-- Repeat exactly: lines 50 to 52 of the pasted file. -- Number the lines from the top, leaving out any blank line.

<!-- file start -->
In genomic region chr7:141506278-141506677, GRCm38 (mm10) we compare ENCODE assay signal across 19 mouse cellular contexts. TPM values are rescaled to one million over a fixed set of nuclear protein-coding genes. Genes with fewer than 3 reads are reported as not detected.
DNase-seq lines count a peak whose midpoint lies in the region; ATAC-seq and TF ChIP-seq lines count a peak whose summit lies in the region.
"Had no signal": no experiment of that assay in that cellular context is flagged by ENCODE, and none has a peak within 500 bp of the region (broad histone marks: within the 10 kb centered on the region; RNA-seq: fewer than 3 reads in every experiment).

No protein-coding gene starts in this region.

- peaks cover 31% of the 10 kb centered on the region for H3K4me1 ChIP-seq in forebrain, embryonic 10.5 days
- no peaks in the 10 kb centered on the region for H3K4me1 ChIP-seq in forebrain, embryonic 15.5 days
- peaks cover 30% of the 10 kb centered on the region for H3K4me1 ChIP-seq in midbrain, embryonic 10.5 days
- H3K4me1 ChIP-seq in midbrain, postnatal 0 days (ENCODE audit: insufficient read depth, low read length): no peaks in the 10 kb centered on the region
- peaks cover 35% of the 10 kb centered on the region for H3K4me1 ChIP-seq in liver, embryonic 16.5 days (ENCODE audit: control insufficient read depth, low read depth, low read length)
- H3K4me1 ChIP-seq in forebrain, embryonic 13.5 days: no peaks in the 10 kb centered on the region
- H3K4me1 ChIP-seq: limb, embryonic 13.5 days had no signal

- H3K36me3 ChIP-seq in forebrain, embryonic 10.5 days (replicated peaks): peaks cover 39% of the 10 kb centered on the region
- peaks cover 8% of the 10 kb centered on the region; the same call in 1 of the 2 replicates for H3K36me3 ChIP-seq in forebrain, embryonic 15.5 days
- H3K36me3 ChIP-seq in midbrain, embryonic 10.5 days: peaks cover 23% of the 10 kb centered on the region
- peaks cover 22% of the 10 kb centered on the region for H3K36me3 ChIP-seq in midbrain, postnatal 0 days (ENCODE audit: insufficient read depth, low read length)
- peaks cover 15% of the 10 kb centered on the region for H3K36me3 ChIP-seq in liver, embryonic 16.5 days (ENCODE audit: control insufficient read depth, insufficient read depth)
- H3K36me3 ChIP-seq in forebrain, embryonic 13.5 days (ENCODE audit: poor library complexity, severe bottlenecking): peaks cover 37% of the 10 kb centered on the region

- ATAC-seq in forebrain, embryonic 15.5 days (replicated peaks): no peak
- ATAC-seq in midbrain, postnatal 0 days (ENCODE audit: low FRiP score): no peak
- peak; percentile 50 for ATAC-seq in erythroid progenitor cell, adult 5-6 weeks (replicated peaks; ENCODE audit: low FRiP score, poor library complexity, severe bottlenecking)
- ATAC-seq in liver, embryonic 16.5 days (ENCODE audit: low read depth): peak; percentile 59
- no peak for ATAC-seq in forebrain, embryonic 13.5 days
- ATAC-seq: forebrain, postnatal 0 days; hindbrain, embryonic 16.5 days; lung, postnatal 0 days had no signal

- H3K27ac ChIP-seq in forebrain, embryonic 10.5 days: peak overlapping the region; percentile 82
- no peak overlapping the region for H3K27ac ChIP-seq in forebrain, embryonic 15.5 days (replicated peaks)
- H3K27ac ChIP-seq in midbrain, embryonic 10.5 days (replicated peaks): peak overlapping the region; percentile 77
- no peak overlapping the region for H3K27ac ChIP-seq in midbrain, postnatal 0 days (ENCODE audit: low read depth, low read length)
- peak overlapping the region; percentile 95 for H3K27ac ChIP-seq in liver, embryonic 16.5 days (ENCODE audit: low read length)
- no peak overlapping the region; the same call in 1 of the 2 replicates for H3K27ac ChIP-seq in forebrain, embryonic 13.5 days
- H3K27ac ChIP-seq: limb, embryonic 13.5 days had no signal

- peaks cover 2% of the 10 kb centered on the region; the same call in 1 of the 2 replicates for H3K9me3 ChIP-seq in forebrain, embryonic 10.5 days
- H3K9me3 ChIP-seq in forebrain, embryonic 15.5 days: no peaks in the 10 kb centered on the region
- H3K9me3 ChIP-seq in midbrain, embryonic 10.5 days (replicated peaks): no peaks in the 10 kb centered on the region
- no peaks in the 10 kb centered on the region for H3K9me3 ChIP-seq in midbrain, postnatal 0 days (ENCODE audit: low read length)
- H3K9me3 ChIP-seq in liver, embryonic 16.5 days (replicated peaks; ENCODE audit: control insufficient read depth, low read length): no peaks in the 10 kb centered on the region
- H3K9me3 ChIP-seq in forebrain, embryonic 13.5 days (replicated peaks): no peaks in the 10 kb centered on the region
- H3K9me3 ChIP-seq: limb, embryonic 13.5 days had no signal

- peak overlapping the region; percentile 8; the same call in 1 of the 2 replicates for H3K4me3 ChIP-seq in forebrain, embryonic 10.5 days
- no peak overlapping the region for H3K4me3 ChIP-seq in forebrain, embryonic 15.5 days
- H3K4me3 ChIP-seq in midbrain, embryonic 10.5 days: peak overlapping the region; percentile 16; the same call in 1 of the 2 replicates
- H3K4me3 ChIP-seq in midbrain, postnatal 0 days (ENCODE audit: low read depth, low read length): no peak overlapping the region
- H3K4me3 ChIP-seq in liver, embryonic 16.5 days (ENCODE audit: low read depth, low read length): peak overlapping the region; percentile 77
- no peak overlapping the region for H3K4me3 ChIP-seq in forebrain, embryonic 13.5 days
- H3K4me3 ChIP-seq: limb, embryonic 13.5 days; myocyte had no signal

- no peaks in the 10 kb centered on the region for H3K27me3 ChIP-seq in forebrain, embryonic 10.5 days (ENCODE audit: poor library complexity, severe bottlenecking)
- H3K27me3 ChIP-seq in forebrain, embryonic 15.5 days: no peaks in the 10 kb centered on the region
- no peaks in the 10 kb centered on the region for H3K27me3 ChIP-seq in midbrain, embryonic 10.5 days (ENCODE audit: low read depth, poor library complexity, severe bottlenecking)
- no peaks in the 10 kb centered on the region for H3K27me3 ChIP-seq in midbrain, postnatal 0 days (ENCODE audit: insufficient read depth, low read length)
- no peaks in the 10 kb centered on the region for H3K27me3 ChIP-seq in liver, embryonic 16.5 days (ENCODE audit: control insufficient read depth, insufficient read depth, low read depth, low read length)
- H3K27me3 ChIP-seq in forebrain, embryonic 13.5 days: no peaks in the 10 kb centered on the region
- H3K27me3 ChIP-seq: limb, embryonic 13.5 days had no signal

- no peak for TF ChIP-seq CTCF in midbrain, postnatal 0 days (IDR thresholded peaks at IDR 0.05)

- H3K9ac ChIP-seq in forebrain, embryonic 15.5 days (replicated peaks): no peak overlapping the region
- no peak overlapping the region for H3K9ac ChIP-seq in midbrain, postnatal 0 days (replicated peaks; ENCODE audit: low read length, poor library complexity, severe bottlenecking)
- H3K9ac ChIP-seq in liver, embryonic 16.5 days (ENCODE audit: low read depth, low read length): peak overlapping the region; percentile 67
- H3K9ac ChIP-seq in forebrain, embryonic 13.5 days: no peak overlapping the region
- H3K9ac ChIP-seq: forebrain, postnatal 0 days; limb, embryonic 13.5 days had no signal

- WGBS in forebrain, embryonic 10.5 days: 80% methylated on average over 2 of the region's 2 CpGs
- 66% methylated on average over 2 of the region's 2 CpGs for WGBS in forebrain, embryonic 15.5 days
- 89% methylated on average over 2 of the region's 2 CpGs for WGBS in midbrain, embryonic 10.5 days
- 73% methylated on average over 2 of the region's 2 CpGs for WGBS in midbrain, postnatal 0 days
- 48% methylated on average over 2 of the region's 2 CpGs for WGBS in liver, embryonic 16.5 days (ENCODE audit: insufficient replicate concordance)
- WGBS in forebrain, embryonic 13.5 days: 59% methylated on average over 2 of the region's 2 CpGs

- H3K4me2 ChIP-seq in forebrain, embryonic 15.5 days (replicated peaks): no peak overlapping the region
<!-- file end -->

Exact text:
- H3K27me3 ChIP-seq in forebrain, embryonic 13.5 days: no peaks in the 10 kb centered on the region
- H3K27me3 ChIP-seq: limb, embryonic 13.5 days had no signal

- no peak for TF ChIP-seq CTCF in midbrain, postnatal 0 days (IDR thresholded peaks at IDR 0.05)